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Saturday, August 11, 2012

The Value of Partnerships — syndicated post from @JCGAuthor


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The following is syndicated from Jonathan C. Gillespie's Blog and is posted here with permission.

I wrestled with the key term in this post, but the word “partnership” struck me as the most appropriate. Simply put, as a start-up independent publisher I have been reminded again and again the advantages of outsourcing some of the heavy lifting. So I’m going to encourage you to do the same thing, and explain why.

From a business standpoint, the term applied to the many competent folks I’m working with might be “contractor”, but I don’t view the relationships I’ve established in such detached terms. “Contractor” suggests that I will buy their services, get what I need, then go my merry way. That’s not the extent of my involvement. I want them to achieve success, too, and I want them to be as fired-up about my work as I am.

Let’s look at some of the honest advantages to farming out various book-management tasks.

A Separate Set of Eyes

Any writer knows the value of a good copy editor — and your work needs one before it goes live — but when you approach other folks for work such as promotions, or ebook formatting, you also have the chance to prod them for answers and advice on the particulars of your product, or what they’ve seen work (or fail) in the marketplace.

This sort of feedback is some of the most honest you can get. If your work does better with the readers, it raises their own profile as well. So your hired guns thus become motivated to give it to you straight, without couching their feedback for the sake of your feelings. This is not to say they have no tact — rather, you stand a better chance of getting the exact answer you need, directly and to the point, even on something as obscure as the legal disclaimer at the front a book.

Beachheads

In strategic terms, a beachhead refers to a toehold established (usually via amphibious landing) into the enemy’s territory, from which future operations might be launched. In independent publishing, you need all the beachheads you can get, only you’re not going into enemy territory — you’re hopefully maneuvering into a reader base.

So you need first inroads to the channels by which you might reach those readers. One way to establish a beachhead is to leverage the contacts that your partners are aware of and interact with. The first time I met with one such group, I was amazed at how far-reaching their associations went, and how influential those associates were.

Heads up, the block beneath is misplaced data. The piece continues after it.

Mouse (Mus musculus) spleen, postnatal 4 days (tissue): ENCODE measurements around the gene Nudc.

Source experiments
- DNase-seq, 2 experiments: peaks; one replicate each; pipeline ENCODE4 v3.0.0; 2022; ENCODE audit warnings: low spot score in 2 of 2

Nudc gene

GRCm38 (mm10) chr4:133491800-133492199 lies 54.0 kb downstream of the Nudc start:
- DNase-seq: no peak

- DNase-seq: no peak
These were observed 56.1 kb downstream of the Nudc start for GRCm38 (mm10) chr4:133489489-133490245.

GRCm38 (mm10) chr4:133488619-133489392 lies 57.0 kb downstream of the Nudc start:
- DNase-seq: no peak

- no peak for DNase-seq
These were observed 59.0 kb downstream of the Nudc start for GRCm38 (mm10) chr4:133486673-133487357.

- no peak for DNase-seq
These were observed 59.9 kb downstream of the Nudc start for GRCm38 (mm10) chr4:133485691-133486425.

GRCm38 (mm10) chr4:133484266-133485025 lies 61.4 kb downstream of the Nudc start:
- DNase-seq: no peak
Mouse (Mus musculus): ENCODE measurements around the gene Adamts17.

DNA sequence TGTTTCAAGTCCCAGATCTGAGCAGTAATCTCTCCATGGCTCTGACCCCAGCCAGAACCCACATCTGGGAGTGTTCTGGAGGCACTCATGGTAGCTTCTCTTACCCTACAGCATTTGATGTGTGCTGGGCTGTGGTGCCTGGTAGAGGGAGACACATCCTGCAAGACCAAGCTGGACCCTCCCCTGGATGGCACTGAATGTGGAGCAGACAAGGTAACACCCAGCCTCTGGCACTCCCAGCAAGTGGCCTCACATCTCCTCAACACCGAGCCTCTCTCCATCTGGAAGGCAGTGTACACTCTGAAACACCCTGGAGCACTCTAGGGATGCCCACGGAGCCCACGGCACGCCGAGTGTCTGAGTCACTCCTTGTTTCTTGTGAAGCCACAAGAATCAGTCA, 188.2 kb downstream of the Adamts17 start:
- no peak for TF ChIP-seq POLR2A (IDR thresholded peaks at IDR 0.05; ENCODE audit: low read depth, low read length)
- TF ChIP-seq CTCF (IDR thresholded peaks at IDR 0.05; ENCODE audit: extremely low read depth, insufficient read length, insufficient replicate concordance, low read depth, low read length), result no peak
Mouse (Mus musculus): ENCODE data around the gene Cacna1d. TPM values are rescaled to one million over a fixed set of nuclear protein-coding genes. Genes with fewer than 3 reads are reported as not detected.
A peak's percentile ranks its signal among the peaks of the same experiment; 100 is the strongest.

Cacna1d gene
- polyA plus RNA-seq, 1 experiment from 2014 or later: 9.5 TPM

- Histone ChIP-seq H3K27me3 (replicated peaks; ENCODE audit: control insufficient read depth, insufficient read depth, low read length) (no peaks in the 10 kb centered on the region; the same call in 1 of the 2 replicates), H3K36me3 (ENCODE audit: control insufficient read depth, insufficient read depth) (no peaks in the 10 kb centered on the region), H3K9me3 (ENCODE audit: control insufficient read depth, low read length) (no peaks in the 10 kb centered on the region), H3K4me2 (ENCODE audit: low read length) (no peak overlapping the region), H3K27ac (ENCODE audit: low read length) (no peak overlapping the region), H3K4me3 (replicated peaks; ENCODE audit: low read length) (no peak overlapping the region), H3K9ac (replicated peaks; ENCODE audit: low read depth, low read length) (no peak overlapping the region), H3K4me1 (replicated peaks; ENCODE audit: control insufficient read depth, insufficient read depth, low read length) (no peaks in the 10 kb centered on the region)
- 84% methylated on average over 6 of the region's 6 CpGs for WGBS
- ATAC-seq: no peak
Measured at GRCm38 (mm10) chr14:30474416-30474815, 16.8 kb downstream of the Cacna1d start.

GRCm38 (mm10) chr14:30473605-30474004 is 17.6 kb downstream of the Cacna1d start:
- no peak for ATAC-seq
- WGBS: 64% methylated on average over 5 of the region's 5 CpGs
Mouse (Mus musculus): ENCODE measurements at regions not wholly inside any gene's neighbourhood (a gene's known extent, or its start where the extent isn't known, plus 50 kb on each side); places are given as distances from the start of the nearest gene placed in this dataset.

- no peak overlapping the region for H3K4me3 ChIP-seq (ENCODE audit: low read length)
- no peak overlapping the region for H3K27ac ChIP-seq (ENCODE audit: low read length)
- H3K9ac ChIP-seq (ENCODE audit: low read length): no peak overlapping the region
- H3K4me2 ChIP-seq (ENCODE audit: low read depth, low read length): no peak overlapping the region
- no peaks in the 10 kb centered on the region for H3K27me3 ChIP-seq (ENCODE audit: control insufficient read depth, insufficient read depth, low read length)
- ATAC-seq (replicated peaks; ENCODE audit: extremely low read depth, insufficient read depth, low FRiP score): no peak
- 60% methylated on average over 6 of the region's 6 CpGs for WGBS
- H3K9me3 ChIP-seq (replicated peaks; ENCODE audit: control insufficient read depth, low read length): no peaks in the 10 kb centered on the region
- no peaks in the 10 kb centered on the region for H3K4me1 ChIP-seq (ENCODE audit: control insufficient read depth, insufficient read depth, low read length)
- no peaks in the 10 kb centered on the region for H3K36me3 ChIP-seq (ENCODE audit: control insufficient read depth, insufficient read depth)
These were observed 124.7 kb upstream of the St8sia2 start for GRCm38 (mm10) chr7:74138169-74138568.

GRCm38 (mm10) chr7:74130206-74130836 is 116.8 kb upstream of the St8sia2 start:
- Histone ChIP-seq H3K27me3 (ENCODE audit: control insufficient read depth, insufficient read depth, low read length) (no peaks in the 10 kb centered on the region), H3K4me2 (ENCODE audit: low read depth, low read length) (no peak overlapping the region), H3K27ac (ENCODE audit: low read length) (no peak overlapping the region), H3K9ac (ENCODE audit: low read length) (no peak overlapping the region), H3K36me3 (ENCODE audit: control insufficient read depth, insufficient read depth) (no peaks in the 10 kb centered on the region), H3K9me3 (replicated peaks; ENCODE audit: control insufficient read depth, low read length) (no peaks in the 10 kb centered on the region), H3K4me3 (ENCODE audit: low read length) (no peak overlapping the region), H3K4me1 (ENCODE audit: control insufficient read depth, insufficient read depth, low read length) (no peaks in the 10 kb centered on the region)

So remember that in many cases you aren’t just buying the service, you’re buying who your partners can give you access to. This goes double when these folks are on a first name basis with such influential peers.

Buying Your Time Back

Many of the partners I work with only charge in the event they succeed at a given task. Whether this is making a book cover or pursuing a media outlet’s page space, they generally only bill when the task is complete, and both sides are satisfied.

Contrast this with the time you’d burn on inefficient efforts to do the same things yourself. If I were to take thirty hours trying to format a book (and that’s a generous estimate, because I’d need to find images, learn new software, etc), and the end result was still not ready — that’s time wasted. Instead, if a partner needs to revise something, I haven’t wasted any of my time. I simply provide feedback, which is about five minutes worth of my time, and they continue chasing the ball.

Obviously you can’t do this sort of thing twenty or thirty times per purchased task. But make no mistake: in addition to purchasing a service, you’re also buying your time back.

Do you want to be writing, or spending half the day on Twitter? Outlining a new book, or formatting an ebook? Crafting new characters, or trying to get a gradient just right on a book cover?

Conclusion

Don’t underestimate the value of a good contracting partnership to your publication efforts. Though the costs might be a little intimidating, good professionals can save you time, and ultimately provide a solid return on your investment.

And that gives you more money to buy my books. I kid.

Stay tuned.



About Jonathan


Jonathan C. Gillespie has been writing genre fiction for over a decade. His stories have been published in a variety of outlets on three continents, including “The Drabblecast”, “Spinetingler Magazine”, and “Murky Depths”, and have been nominated for a number of awards.

This fall, he’ll be independently publishing the first part of The Tyrant Strategy — an epic military sci-fi thriller trilogy — for Kindle, Nook, and other formats — along with a short fiction collection.

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